That new Brazilian fertility rate is below the level at which a population replaces itself. It is lower than the two-children-per-woman fertility rate in the United States. In the largest nation in Latin America—a 191-million-person country where the Roman Catholic Church dominates, abortion is illegal (except in rare cases), and no official government policy has ever promoted birth control—family size has dropped so sharply and so insistently over the past five decades that the fertility rate graph looks like a playground slide. And it's not simply wealthy and professional women who have stopped bearing multiple children in Brazil. There's a common perception that the countryside and favelas, as Brazilians call urban slums, are still crowded with women having one baby after another—but it isn't true.
PUBLISHED: Aug. 18, 2011
LENGTH: 13 minutes (3269 words)
It starts at a very young age. The summer after third grade, my parents sent me to Jewish sleepaway camp. I was deeply homesick at first and cried a lot in my bunk bed, but by the end of the month…
The 58-year-old Tressel benefited from the fertile recruiting grounds of Ohio, but supporters always believed he got the most out of players because he was—as the title of a 2009 book about him declares—More Than a Coach. Under Tressel, the Buckeyes often sat together before meetings or at the start of practice for 10 minutes of "quiet time" to read about virtues such as humility, faith and gratitude. Tressel liked to say that his teams "play as hard as we can play" but also "respect as hard as we can respect." Yet while Tressel's admirable qualities have been trumpeted, something else essential to his success has gone largely undiscussed: his ignorance.
PUBLISHED: May 30, 2011
LENGTH: 25 minutes (6300 words)
Brock’s decision to abandon conservatism was a gradual one—and, unlike other famous apostates’, more personal than ideological. “I didn’t wake up one day and say, you know, ‘Supply-side economics doesn’t make sense,’ ” he says. In fact, his move from the right began after he failed to deliver the goods in a book about Hillary Clinton and some of his conservative friends expressed their displeasure with his efforts. Brock, in turn, began to suspect that these friends valued him only for his ability to destroy liberals—and possibly loathed him because he is gay.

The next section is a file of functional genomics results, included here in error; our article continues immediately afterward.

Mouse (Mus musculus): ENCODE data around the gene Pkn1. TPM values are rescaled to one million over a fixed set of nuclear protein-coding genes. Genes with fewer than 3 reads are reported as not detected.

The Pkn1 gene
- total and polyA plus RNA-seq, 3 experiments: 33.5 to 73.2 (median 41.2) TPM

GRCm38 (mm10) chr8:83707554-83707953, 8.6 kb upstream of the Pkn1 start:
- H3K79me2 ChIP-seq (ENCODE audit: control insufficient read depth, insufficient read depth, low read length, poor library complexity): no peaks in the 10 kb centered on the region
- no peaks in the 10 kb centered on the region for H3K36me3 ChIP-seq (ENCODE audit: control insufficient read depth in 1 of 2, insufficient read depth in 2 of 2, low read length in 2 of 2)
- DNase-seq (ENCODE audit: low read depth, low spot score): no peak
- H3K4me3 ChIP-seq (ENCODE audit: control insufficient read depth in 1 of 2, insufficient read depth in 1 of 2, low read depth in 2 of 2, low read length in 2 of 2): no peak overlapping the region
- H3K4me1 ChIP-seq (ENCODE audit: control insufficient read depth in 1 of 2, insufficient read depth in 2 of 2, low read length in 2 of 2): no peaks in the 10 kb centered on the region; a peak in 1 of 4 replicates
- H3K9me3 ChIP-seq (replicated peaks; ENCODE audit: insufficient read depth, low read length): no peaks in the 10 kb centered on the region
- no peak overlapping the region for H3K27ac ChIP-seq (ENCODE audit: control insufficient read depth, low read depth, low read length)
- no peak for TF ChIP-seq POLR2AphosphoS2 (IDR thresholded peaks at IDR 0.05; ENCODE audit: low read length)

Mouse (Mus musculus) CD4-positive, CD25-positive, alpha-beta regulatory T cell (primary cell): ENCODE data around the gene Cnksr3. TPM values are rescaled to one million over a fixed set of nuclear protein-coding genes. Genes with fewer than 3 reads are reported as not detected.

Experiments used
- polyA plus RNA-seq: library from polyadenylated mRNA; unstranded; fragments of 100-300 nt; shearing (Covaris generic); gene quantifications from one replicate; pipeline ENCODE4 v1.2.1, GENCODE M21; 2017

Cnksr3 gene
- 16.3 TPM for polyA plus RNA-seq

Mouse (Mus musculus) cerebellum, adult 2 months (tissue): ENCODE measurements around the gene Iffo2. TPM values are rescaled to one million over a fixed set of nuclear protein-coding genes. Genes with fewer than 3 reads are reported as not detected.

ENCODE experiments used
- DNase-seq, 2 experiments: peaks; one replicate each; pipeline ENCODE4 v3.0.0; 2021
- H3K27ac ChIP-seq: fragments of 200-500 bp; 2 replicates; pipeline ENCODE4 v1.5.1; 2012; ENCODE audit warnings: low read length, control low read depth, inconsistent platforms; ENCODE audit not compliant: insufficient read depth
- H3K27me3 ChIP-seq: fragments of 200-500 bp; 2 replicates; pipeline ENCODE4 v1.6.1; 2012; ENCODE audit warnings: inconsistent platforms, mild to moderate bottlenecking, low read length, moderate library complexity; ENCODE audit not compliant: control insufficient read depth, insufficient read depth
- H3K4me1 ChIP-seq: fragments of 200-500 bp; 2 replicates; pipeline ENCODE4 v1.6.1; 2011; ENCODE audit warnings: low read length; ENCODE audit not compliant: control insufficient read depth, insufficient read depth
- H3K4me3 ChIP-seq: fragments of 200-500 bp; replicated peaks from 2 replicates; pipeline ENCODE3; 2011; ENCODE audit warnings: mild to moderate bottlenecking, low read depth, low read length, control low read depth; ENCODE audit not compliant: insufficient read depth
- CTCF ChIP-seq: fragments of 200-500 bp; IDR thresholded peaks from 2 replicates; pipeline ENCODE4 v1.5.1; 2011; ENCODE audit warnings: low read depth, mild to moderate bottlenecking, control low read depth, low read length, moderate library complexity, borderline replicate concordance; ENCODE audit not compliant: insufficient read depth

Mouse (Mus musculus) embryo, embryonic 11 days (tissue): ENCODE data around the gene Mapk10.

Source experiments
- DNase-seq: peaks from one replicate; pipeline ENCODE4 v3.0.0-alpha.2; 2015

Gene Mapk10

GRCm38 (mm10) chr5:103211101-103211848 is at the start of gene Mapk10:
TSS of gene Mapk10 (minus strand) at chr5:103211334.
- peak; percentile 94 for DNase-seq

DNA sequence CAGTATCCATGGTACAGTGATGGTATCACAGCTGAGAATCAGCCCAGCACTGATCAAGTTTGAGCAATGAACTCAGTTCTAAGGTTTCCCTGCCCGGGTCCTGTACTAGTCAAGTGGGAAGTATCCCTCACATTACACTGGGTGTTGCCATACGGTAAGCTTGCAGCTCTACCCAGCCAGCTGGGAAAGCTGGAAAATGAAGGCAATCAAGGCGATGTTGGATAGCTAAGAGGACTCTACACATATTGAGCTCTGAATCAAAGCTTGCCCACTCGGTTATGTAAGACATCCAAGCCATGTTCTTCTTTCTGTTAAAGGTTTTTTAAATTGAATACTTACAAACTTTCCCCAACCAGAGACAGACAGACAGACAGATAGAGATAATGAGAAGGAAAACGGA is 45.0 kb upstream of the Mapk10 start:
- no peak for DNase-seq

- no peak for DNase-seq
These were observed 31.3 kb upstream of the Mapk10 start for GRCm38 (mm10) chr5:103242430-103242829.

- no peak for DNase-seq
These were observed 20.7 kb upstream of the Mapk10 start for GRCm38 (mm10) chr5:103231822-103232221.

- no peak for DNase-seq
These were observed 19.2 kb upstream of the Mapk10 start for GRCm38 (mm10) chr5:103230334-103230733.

Alex Haley sat at a desk typing notes while Malcolm—tall, austere, dressed always in a dark suit, a white shirt, and a narrow dark tie—drank cup after cup of coffee, paced the room, and talked. What emerged was the hegira of Malcolm’s life as a black man in mid-century America: his transformation from Malcolm Little, born in Omaha to troubled parents whose salve against racist harassment and violence was the black-nationalist creed of Marcus Garvey; to Detroit Red, a numbers-running hustler on the streets of Boston and New York; to a convicted felon known among fellow-prisoners as Satan; to Malcolm X, a charismatic deputy to the Nation of Islam’s leader, Elijah Muhammad, and the most electrifying proponent of black nationalism alive.
I’ve always thought that Forever 21 was a brilliant name for a fast-fashion retailer. These two words succinctly encapsulate consumerism’s mission statement: to evoke the dream of perpetual youth through constant shopping. Yet it also conjures the suffocating shabbiness of that fantasy, the permanent desperation involved in trying to achieve fashion’s impossible ideals. The 21 posits that age as a fulcrum, tenuously balancing the teenage idea of maturity grounded in the uninhibited freedom of self-presentation against the presumptive regrets of everyone older, who must continually be reminded of when it all began to go wrong for them, the day they turned 22.